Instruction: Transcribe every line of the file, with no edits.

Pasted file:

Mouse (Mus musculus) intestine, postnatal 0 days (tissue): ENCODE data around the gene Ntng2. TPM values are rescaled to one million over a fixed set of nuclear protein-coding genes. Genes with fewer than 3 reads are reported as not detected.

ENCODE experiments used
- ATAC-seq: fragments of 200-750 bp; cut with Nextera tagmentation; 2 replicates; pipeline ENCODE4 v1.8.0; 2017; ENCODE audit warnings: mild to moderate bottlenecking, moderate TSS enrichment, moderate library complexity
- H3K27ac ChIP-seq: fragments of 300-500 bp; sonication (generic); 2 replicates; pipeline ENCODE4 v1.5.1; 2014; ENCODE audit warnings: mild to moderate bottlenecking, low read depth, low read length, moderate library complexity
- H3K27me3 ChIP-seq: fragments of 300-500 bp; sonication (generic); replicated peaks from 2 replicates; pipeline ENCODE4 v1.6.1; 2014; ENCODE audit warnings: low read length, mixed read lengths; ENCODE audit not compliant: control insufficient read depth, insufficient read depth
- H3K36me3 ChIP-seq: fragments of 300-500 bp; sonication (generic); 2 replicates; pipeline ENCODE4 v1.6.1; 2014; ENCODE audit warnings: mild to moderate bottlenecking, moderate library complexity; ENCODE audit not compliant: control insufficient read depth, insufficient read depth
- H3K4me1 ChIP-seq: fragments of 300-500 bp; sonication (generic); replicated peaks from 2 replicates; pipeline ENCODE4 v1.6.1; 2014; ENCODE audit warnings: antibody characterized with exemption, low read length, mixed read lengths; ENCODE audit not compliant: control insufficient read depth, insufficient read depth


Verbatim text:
Mouse (Mus musculus) intestine, postnatal 0 days (tissue): ENCODE data around the gene Ntng2. TPM values are rescaled to one million over a fixed set of nuclear protein-coding genes. Genes with fewer than 3 reads are reported as not detected.

ENCODE experiments used
- ATAC-seq: fragments of 200-750 bp; cut with Nextera tagmentation; 2 replicates; pipeline ENCODE4 v1.8.0; 2017; ENCODE audit warnings: mild to moderate bottlenecking, moderate TSS enrichment, moderate library complexity
- H3K27ac ChIP-seq: fragments of 300-500 bp; sonication (generic); 2 replicates; pipeline ENCODE4 v1.5.1; 2014; ENCODE audit warnings: mild to moderate bottlenecking, low read depth, low read length, moderate library complexity
- H3K27me3 ChIP-seq: fragments of 300-500 bp; sonication (generic); replicated peaks from 2 replicates; pipeline ENCODE4 v1.6.1; 2014; ENCODE audit warnings: low read length, mixed read lengths; ENCODE audit not compliant: control insufficient read depth, insufficient read depth
- H3K36me3 ChIP-seq: fragments of 300-500 bp; sonication (generic); 2 replicates; pipeline ENCODE4 v1.6.1; 2014; ENCODE audit warnings: mild to moderate bottlenecking, moderate library complexity; ENCODE audit not compliant: control insufficient read depth, insufficient read depth
- H3K4me1 ChIP-seq: fragments of 300-500 bp; sonication (generic); replicated peaks from 2 replicates; pipeline ENCODE4 v1.6.1; 2014; ENCODE audit warnings: antibody characterized with exemption, low read length, mixed read lengths; ENCODE audit not compliant: control insufficient read depth, insufficient read depth